Updated on Wednesday, June 9, 2021
If you havenâ€™t built up a big down payment savings fund, thereâ€™s good news: Many lenders offer 3% down mortgage programs that wonâ€™t clean out your savings account. However, some low-down-payment loan programs have restrictions and other drawbacks worth knowing before you apply.
Conventional lenders offer four different low-down-payment options for qualified homebuyers. Government-sponsored agencies Fannie Mae and Freddie Mac set the rules for 3% down conventional mortgages. And unlike 3.5% down payment loans backed by the Federal Housing Administration (FHA), youâ€™ll typically only pay one type of monthly mortgage insurance instead of the costly upfront and annual FHA mortgage insurance premiums.
The Fannie Mae HomeReady mortgage sets income limits to help lower-income borrowers purchase a home with a minimum 3% down payment â€” you can check the income limits in your area by using Fannie Maeâ€™s lookup tool. Mortgage insurance, which helps cover lendersâ€™ losses on defaulted loans, is required if you make a down payment of less than 20%.
With the Fannie Mae HomeReady loan you can:
Conventional loans require private mortgage insurance (PMI), and typically the lower your down payment, the more youâ€™ll pay in mortgage insurance. However, the HomeReady program, as well as Freddie Mac Home Possible program (discussed below), offer discounted PMI to qualified borrowers, which may mean a slightly lower monthly payment than a regular low-down-payment loan.
The Freddie Mac Home Possible program comes with income restrictions similar to those of the HomeReady program, and also only requires a 3% down payment. To see the income limits for your area, use the programâ€™s income and eligibility tool. Mortgage insurance is required for any down payment below 20%, but you can request PMI cancellation once you have 20% equity.
With the Freddie Mac Home Possible loan you can:
Sweat equity is labor and cost used to repair or improve something. The Home Possible program allows you to convert your construction competence into cash for a down payment. As long as you can document that the cost of your time and materials is reasonable for the type of work and area you live, you may be able to make your entire down payment in sweat equity.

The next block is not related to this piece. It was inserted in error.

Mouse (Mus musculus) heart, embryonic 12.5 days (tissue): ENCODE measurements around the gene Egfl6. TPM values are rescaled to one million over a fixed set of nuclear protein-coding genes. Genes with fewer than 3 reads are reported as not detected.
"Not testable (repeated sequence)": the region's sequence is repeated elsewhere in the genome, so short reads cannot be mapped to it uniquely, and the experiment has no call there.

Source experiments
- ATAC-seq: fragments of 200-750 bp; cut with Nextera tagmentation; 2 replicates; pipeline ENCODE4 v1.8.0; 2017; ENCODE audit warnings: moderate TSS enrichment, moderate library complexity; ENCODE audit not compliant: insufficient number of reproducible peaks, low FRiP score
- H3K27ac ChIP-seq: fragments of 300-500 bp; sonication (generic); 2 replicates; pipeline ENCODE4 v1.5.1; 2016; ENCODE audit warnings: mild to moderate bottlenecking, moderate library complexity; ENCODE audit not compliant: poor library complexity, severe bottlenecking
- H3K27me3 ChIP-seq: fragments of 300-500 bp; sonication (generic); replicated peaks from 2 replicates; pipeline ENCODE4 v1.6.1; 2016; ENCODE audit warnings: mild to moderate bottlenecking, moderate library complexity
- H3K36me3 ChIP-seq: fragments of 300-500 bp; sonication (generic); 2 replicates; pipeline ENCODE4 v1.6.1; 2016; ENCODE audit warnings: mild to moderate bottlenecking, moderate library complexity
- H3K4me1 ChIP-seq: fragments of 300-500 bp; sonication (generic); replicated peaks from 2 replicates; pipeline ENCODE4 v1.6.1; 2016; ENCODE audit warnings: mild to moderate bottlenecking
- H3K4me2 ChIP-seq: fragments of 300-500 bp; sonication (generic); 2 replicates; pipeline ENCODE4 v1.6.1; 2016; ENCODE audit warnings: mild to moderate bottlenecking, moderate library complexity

For borrowers with incomes that exceed the HomeReady and Home Possible limits, the Fannie Mae standard 97% loan-to-value mortgage may be a good option. Fannie Mae designed the program for borrowers who donâ€™t have or would prefer not to make a large down payment. However, there is a catch: At least one applicant must be a first-time homebuyer.
Similar to the Fannie Mae 97% program, Freddie Macâ€™s HomeOne mortgage only requires a 3% down payment with no income limits. At least one borrower must be a first-time homebuyer, which means they havenâ€™t owned a home in the past three years.
One of the difficulties to getting approved for a 3% down mortgage is tougher qualifying requirements. Studies have shown a lower down payment often leads to more loan defaults, so lenders set higher standards to make sure you can repay your loan. Make sure you can meet the minimum requirements before you apply for a 3% down conventional mortgage.
|Minimum qualifying requirements||HomeReady||Home Possible||Fannie Mae 97%||HomeOne|
|Income limits||80% of area median
|80% of AMI||None||None|
|First-time homebuyer requirement||None||None||Yes*||Yes*|
|Homebuyer education requirement||Yes||Yes||Yes||None|
*Fannie Mae and Freddie Mac define a first-time homebuyer as someone who has not owned a home in the three years before the new home is purchased.
Youâ€™ll need to complete a homebuyer education course to be approved for 3% conventional down payment programs. Fannie Mae requires borrowers to take the Framework online education program for its loan programs, while Freddie Mac recommends using its free CreditSmart education course for the HomeOne program. Home Possible borrowers can fulfill the homebuyer education requirement through CreditSmart or other eligible sources, such as a HUD-approved counseling agency or housing finance agency (HFA).
Although the HomeReady and Home Possible programs are very similar, there are some scenarios that warrant choosing one over the other.
The HomeReady program is a good choice if you can prove someone has rented a room in your current home the past 12 months and youâ€™ll need the income to qualify for a new home. If your credit score is below 660, you wonâ€™t qualify for the Home Possible program, while HomeReady guidelines permit scores as low as 620.
The Home Possible program is a good fit if you have the construction skills to convert to a down payment with the sweat equity feature. You can also qualify with the income of a relative that wonâ€™t live in the home.
There are other low-down-payment loans available if the 3% down mortgage programs above donâ€™t fit your budget or youâ€™re unable to qualify.
FHA loans. If your scores are below 620, an FHA loan may be your best bet. Youâ€™ll only need a 580 credit score with a 3.5% down payment, or a 500 score if you can come up with 10% upfront. The big drawback: Youâ€™ll pay FHA mortgage insurance for the life of the loan, unless you can make at least a 10% down payment.
VA loans. The U.S. Department of Veterans Affairs (VA) guarantees loans for active duty military borrowers, veterans and eligible surviving spouses. No down payment (as long as the sale price is lower than the homeâ€™s appraised value) or mortgage insurance is required, and most lenders only require a 620 credit score to qualify.
USDA loans. This program is backed by the U.S. Department of Agriculture (USDA) and is aimed at helping low- to moderate-income families buy homes in designated rural areas. No down payment is required, and borrows with scores as low as 640 may be eligible.